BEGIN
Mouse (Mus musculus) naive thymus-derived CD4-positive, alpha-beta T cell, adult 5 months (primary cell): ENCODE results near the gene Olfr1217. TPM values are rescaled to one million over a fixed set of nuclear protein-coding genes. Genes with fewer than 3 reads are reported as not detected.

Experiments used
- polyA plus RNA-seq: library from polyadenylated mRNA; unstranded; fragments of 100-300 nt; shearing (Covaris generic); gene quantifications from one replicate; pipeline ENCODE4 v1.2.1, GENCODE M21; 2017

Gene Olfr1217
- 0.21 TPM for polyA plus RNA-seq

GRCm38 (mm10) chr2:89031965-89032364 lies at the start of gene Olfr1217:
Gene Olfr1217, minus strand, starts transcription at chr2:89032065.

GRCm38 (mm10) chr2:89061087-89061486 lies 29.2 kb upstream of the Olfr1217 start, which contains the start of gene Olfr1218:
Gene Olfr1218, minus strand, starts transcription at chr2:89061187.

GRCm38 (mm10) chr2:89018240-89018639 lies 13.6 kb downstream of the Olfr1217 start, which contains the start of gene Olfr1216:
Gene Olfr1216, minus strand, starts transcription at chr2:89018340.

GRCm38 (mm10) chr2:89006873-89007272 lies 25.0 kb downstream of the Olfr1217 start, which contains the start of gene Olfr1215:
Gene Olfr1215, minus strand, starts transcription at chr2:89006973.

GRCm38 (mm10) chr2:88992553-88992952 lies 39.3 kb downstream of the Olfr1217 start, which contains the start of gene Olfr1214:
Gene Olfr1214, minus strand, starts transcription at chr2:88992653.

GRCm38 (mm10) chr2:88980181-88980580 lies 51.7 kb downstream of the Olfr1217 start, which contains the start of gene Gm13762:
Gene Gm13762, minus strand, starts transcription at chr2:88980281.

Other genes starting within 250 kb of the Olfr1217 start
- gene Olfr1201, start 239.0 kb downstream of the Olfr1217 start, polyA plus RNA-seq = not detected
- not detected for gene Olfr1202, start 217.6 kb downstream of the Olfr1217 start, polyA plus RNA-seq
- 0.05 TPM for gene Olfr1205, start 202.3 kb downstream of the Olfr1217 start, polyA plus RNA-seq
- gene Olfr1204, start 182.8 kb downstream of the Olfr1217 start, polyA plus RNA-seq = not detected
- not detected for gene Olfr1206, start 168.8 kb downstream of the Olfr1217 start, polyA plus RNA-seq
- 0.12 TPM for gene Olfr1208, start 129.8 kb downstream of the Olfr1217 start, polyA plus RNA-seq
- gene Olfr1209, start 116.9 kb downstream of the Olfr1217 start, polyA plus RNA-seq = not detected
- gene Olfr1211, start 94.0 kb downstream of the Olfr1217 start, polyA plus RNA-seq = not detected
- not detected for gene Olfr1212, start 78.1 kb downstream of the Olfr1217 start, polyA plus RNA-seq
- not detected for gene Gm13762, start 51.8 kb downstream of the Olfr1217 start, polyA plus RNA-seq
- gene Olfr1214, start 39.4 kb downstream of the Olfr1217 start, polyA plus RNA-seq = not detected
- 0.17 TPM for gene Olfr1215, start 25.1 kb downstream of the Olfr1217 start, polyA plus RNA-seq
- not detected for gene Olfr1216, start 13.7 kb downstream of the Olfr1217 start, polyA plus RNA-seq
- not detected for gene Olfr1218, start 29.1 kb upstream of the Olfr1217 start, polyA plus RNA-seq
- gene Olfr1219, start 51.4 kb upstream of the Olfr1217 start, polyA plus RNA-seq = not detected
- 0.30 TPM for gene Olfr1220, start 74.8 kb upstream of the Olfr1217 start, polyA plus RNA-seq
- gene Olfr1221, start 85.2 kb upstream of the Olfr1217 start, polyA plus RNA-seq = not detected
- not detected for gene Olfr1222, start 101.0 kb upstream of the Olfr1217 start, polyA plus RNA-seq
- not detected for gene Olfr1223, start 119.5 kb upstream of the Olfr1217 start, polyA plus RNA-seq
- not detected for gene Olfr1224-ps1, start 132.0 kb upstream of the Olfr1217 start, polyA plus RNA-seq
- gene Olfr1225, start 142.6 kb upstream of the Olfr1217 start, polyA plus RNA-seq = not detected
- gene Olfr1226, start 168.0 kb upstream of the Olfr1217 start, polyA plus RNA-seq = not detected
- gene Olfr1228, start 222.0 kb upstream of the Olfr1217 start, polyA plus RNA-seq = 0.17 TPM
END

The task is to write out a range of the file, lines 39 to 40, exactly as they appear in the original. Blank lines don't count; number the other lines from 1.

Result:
- gene Olfr1225, start 142.6 kb upstream of the Olfr1217 start, polyA plus RNA-seq = not detected
- gene Olfr1226, start 168.0 kb upstream of the Olfr1217 start, polyA plus RNA-seq = not detected